Check these key items before electing your student government for a seamless, stress-free voting experience
Is your SGA election coming up fast? By now, your Election Board probably thinks officer elections are old hat.
But processes are meant to be improved, and luckily online voting platforms have made these events even easier. Gone are the days where you ship off incomplete ballots or forget to include a candidate’s headshot – we simply don’t let you.
eBallot software comes with a built-in checklist to bring those last-minute errors to your attention.
If you’re undecided about electronic voting, don’t fret. Paper ballots are still widely used across many organizations, yet their merits are somewhat debatable.
See how online voting will make your next student government election easy. Have a look at our SGA sample ballot!
Regardless of method, these are the key items you’ll need to double (perhaps triple) check before your ballot opens.
When planning your vote, make sure that:
- You’re following your SGA constitution guidelines. A student government association constitution will clearly indicate election procedures and designate which voting methods are appropriate. In a candidate election, it’s normal for candidates to apply for the vacant seats, then appear before a committee or congress for an interview. Once the candidates are accepted (usually based on good standing with the university), they can begin campaigning.
As a member of the election board, you’re tasked with ensuring a fair and secure voting process. Any ballot you create must have:
- You have a clear and legible title. This one is fairly obvious, but even the simplest of fields can sometimes be overlooked. Ensure your voters know exactly what they’re voting on by choosing an easily understood and recognizable ballot name.
- Candidate profiles are complete with an image, brief bio, or explanation of candidacy. Some factors that indicate candidate legitimacy are: whether or not they’re a full-time student, whether they meet the minimum required GPA, and if they’ve met the standards for attendance. Their bio should include their credentials, as well as a statement of why they should be chosen for office. The more information you present, the more informed your voter’s decision will be.
- You include voting instructions. Ballot instructions usually appear either at the top of the ballot or above each question. To make your vote foolproof, send out an informational email or letter a few weeks before the event. Explain the intent of the vote and you might want to include details about the general voting process, including submission and tabulation.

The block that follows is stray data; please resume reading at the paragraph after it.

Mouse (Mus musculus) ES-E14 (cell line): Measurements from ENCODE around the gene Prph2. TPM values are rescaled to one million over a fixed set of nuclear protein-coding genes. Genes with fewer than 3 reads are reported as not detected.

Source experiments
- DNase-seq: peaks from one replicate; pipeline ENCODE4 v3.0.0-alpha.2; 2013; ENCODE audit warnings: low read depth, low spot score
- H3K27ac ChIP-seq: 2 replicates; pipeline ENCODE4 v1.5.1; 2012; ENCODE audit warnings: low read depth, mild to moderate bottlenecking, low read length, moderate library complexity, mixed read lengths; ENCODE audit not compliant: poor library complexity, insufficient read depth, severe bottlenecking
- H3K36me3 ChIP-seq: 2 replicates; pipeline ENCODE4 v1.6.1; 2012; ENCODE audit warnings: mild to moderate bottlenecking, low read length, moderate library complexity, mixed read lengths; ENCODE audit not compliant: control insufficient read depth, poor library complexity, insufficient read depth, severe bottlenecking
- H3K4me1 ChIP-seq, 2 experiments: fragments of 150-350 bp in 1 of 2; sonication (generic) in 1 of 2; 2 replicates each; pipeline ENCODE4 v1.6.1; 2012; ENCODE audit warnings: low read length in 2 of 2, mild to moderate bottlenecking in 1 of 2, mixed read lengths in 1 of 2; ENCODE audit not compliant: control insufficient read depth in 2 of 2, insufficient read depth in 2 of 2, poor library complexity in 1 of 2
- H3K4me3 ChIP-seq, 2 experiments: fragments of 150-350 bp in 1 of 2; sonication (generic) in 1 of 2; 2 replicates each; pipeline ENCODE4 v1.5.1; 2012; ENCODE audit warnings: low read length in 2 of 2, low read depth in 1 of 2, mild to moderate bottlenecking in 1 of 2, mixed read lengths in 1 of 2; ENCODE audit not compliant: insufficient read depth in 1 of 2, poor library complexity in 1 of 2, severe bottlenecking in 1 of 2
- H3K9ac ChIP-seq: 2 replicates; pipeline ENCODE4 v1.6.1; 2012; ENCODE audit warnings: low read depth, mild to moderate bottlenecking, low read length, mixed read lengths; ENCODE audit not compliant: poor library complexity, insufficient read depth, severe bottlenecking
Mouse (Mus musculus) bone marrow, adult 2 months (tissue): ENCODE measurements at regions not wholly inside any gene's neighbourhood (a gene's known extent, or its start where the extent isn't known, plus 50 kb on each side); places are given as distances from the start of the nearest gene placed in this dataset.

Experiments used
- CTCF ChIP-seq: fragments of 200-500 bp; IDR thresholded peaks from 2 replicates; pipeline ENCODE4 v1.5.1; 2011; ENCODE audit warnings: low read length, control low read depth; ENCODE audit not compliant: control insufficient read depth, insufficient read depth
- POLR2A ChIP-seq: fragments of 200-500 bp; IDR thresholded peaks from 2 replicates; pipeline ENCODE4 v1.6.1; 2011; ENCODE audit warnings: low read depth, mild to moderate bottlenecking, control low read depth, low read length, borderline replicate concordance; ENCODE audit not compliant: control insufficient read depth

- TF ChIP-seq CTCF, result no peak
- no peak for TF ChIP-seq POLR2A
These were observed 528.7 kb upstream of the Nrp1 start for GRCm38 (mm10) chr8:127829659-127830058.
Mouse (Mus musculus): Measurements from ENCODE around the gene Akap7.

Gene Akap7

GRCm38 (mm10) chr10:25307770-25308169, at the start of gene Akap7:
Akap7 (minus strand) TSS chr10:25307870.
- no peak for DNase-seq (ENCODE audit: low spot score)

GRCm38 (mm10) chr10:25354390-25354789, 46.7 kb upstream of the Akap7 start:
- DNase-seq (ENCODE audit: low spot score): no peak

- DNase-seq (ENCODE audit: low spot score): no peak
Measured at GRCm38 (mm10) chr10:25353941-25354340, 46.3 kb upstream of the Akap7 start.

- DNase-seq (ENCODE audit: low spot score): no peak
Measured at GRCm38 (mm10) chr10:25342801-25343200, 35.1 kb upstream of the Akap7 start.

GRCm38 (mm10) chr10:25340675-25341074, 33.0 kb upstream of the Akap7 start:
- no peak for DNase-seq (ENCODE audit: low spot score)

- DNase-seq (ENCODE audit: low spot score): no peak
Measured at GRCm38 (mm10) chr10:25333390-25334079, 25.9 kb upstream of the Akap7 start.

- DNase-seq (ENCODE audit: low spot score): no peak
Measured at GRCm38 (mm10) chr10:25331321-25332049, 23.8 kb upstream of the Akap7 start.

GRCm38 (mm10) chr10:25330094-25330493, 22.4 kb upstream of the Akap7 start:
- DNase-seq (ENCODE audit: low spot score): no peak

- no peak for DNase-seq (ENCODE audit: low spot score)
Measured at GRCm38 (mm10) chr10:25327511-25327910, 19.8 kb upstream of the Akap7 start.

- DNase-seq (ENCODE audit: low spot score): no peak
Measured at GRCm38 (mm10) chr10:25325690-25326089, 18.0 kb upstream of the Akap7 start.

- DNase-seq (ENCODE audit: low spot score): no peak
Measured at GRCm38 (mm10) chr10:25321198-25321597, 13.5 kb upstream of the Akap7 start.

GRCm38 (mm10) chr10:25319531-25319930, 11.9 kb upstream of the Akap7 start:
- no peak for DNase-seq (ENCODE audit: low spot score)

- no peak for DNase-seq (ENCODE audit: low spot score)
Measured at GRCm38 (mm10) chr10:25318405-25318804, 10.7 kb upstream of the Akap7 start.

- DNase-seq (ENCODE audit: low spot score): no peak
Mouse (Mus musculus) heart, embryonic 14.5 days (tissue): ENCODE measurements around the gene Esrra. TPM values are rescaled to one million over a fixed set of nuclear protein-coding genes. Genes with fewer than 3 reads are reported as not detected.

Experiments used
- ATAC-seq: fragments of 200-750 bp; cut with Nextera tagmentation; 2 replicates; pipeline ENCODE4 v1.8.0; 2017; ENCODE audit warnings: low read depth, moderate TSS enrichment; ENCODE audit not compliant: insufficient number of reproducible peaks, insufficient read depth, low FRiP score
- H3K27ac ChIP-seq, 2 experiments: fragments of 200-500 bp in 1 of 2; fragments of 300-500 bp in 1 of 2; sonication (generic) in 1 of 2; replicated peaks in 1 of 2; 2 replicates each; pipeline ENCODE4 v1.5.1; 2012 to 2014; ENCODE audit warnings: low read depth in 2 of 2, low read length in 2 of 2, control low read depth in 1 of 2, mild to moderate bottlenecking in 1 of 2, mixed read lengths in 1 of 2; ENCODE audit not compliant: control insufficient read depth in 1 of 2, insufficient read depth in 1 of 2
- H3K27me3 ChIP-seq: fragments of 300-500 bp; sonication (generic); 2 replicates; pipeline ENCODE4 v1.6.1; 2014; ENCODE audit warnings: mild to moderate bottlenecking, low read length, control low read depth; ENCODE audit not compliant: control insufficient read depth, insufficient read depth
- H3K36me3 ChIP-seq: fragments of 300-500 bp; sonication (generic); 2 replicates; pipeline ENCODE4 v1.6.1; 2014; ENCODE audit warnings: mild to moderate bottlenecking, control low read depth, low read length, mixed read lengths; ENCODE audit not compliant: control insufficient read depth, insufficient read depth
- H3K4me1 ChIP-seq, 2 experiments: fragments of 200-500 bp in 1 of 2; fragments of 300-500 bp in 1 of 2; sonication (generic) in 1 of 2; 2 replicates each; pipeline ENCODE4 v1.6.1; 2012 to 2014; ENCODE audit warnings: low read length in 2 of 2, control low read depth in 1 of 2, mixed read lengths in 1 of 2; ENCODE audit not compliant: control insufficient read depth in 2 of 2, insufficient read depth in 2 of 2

- There's a voter list. What good is a ballot without voters? You’ll want to gather the names and email addresses of anyone involved in the election process, whether it’s the solely the election board or all members of the clubs the officers will represent. Voters will be outlined in your club constitution.
- You define a designated open and close time. Whether your election lasts a day or a week, you should always share the open and close dates with your voters. This will help improve your voter turnout – ensuring more eyes on your ballot and more accurate results.
- Notification and reminder campaigns are there to ramp up voter turnout. Speaking of turnout, a general ballot announcement sometimes isn’t enough. To make the most out of your election, send a reminder email a couple of days before the event reiterating the voting process and ballot instructions. If your election lasts more than a day, you might also consider sending out reminder emails to club members who haven’t voted yet.
- It's accessibile. A fair vote means that everyone gets their voice heard. Paper ballots don’t require advanced tech skills and can be filled out anywhere – meaning students can participate regardless of location or ability. For a fair and convenient election, you may want to try online voting. Our voting software lets students access their ballots using their desktop or mobile phones (voting while binge watching Netflix, anyone?)
- There's an anonymous or secret voting process. Some university clubs require a secret ballot; others prefer to see a name behind a vote. This is one key aspect of your vote that could be contested later on, so choose a process and know how to defend it in order to avoid a grievance.
- You use secure and fair tabulation. If you’re using paper ballots, then the chances are you’re counting them manually. This process usually requires a monitor to audit counting, as well as a safe system for storing the votes. Because human error is inevitable, accurate tabulation often requires more than one recount. To be safe, implement an electronic software system that counts votes for you, and stores them in a secure server where they’ll be accessible anytime.
Whether you’re using traditional voting methods or want to explore a new online voting platform, we want to make your student government election a success. We’ve created a handy ballot template to help get you started.
Get your free sample ballot here.
P.S. Paper works just fine, but digital is better. To unlock features not possible with paper ballots, explore our online voting solutions.
Check them out here to improve your next club election experience!